In Person of Interest, the crazy Root is super-intelligent. Since she is technically smarter than John ("the ape"), she is irritated and flummoxed when he tracks her down. She is incapable of imagining, and therefore foretelling, John's approach to locating Finch, his absolute willingness to bargain his life, his role as "contingency," against the machine's "rules."

Root cannot comprehend such an action; her world-view distorts her ability to read Finch and John correctly. Like many serial killers if not most, she lacks empathy.* And lack of empathy is a weakness.

So, warning to all writers: before you make your evil bad guy a random serial killer who is just, like, you know, totally baaaad, consider the following--

You're going to have to keep writing him.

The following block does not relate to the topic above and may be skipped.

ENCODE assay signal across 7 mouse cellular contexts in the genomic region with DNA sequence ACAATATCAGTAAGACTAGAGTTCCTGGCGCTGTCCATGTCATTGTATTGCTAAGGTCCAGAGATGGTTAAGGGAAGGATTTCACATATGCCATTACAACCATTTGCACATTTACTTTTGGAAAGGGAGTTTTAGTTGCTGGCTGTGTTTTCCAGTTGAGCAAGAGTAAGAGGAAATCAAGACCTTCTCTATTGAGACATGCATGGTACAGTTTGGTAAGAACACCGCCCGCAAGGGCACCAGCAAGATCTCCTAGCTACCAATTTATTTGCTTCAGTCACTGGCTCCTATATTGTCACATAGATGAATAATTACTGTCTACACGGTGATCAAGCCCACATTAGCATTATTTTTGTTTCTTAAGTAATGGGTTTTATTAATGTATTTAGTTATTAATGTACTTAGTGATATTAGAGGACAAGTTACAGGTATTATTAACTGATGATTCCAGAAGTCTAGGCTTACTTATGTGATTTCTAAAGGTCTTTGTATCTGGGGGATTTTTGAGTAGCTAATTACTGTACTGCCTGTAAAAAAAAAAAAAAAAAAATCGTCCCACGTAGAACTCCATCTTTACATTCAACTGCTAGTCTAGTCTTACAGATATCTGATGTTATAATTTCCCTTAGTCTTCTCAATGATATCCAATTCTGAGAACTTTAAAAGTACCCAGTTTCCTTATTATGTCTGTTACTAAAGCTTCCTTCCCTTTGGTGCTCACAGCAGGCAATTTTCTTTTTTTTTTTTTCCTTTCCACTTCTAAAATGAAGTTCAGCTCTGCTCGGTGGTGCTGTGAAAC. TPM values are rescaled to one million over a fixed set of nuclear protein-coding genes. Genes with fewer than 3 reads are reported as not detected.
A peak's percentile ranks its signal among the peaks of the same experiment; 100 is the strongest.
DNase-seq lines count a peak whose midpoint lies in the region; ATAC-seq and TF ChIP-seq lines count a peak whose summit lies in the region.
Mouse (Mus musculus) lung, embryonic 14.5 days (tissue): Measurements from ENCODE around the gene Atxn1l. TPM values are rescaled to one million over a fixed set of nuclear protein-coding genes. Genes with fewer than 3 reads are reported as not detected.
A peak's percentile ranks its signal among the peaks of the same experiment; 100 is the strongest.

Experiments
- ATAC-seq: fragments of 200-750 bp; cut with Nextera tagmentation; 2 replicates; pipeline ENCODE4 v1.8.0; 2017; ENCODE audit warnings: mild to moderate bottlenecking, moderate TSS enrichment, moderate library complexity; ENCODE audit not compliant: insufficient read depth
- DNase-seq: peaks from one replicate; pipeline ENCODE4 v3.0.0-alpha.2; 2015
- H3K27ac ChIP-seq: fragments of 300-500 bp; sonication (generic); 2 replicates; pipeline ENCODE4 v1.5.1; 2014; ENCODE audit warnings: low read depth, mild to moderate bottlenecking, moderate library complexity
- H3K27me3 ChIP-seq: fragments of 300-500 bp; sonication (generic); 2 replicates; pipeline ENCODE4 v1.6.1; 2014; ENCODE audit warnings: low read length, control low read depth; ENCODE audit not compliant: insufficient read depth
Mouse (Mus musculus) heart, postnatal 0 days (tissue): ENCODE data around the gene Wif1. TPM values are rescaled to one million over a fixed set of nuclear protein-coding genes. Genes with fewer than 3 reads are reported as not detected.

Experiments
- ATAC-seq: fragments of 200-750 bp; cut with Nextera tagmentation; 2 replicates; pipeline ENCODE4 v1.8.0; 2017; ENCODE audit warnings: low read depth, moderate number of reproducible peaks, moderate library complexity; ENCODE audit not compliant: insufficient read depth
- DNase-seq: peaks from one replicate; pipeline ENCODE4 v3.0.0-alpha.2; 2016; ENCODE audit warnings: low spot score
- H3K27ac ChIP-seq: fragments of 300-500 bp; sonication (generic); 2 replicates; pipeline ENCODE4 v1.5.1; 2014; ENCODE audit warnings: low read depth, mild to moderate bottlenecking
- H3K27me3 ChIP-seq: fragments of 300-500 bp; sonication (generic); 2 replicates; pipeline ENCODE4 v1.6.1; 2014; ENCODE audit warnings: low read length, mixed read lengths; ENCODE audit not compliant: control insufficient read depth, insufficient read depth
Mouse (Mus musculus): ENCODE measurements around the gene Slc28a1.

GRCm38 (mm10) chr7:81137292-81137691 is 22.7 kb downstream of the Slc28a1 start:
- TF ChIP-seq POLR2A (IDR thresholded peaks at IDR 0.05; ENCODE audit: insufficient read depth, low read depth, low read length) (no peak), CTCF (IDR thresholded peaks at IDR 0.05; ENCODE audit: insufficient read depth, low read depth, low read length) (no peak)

*One touching aspect of Finch's rescue is how much more objectively Finch sees John than anyone else. Both Carter and Fusco (and to an extent, the viewer) see Finch as the show's moral center ("Why do you need all these guns?"). Carter and Fusco are sweetly pleased to have Finch back. Finch is the nice boss while John is the scary one.

Finch, however, sees John, not himself, as the rock on which they all rely. Finch works at being moral. In comparison, he perceives John as truly moral, a good man who may have strayed from his chosen path but who in the end, is fundamentally more virtuous than Finch. John is the reason Root is wrong. 

2 comments:

  1. The comparison of Finch and John is interesting. I think one big difference between the two is that Finch's morality is idealistic--it's largely based on impersonal hypotheticals. John's morality, however, is largely based on the real consequences of his actions and those around him. To put it another way, Finch is an ivory tower moralist, John isn't.

    Idealistic morality doesn't mesh very well with reality since there are more gray areas than not. The solution is to try to make everything black and white by setting up strawmen and knocking them down. (Or by passing "no tolerance" laws.)